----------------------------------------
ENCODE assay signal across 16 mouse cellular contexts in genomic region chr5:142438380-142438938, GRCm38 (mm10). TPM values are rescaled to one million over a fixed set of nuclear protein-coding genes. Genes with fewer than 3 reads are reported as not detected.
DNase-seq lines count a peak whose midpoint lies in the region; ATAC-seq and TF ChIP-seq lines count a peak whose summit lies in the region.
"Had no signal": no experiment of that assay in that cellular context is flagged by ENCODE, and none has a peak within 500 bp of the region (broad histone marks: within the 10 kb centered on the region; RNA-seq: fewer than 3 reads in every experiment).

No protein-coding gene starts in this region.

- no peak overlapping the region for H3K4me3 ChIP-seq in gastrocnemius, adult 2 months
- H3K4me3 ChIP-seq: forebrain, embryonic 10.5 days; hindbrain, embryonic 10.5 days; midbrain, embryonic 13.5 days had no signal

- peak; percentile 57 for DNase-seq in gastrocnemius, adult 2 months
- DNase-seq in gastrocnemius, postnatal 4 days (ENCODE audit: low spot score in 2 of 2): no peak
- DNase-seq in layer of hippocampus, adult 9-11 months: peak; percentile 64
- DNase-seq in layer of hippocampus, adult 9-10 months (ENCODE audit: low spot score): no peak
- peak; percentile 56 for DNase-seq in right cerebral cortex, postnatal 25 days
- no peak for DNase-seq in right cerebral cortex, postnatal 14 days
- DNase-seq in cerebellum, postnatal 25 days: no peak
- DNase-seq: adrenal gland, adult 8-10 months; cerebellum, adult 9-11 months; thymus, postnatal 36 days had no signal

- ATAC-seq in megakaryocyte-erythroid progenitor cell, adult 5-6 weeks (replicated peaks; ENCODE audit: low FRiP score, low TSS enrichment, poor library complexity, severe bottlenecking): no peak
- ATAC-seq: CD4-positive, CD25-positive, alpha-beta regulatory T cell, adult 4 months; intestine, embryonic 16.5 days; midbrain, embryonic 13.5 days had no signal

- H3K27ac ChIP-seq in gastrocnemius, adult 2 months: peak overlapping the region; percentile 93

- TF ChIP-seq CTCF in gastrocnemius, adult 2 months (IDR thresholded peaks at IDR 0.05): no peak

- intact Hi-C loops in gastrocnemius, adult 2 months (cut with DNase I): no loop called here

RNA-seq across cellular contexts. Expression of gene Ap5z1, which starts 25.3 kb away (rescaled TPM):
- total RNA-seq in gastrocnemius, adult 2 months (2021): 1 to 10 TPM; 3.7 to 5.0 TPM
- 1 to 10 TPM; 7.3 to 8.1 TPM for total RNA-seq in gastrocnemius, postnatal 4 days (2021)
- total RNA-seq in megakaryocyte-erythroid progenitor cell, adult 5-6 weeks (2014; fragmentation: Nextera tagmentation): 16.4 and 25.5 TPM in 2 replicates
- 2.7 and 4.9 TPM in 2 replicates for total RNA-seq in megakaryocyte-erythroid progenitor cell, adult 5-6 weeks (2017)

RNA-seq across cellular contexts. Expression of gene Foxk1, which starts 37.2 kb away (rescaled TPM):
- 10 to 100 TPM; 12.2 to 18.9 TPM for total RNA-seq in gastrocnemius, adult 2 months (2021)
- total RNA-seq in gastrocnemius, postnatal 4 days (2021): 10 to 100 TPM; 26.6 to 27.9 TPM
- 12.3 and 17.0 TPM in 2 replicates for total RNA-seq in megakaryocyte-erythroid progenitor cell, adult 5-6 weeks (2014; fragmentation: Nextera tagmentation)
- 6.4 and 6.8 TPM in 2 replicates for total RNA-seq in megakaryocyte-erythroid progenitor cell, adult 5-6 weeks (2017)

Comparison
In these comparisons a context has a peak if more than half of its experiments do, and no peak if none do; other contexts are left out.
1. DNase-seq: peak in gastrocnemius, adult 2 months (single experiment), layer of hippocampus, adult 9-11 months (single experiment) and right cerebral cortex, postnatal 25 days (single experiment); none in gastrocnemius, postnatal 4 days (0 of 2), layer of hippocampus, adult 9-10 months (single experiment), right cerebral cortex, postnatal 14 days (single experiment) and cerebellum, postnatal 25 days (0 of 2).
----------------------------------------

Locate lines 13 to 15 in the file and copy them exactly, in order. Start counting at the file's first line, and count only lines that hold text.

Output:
- DNase-seq in cerebellum, postnatal 25 days: no peak
- DNase-seq: adrenal gland, adult 8-10 months; cerebellum, adult 9-11 months; thymus, postnatal 36 days had no signal

- ATAC-seq in megakaryocyte-erythroid progenitor cell, adult 5-6 weeks (replicated peaks; ENCODE audit: low FRiP score, low TSS enrichment, poor library complexity, severe bottlenecking): no peak